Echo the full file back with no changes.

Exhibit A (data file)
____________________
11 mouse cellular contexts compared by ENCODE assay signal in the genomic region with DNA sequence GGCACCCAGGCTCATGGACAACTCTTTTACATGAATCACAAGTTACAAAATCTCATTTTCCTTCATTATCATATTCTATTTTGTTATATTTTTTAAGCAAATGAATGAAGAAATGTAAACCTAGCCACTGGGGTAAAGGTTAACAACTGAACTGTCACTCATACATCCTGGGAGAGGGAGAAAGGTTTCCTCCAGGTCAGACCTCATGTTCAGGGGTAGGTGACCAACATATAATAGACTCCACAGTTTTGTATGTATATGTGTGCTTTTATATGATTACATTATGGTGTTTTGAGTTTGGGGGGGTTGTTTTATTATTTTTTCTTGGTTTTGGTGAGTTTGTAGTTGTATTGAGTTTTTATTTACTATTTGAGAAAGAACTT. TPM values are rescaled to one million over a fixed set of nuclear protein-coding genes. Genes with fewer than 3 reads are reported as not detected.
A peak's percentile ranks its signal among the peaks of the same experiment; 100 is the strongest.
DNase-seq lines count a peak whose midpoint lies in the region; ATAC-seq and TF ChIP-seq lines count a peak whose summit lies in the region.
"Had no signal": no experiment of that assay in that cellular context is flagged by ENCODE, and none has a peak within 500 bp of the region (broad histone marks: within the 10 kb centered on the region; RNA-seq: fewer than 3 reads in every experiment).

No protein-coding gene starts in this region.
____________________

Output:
11 mouse cellular contexts compared by ENCODE assay signal in the genomic region with DNA sequence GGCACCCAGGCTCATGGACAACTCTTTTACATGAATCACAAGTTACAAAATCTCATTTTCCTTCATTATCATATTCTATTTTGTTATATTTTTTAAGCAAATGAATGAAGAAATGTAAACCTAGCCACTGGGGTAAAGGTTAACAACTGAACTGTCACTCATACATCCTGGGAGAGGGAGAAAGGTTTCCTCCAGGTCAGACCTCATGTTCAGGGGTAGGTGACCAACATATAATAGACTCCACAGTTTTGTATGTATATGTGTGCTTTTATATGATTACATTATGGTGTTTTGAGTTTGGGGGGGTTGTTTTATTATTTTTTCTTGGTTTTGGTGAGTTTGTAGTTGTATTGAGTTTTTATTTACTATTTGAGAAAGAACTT. TPM values are rescaled to one million over a fixed set of nuclear protein-coding genes. Genes with fewer than 3 reads are reported as not detected.
A peak's percentile ranks its signal among the peaks of the same experiment; 100 is the strongest.
DNase-seq lines count a peak whose midpoint lies in the region; ATAC-seq and TF ChIP-seq lines count a peak whose summit lies in the region.
"Had no signal": no experiment of that assay in that cellular context is flagged by ENCODE, and none has a peak within 500 bp of the region (broad histone marks: within the 10 kb centered on the region; RNA-seq: fewer than 3 reads in every experiment).

No protein-coding gene starts in this region.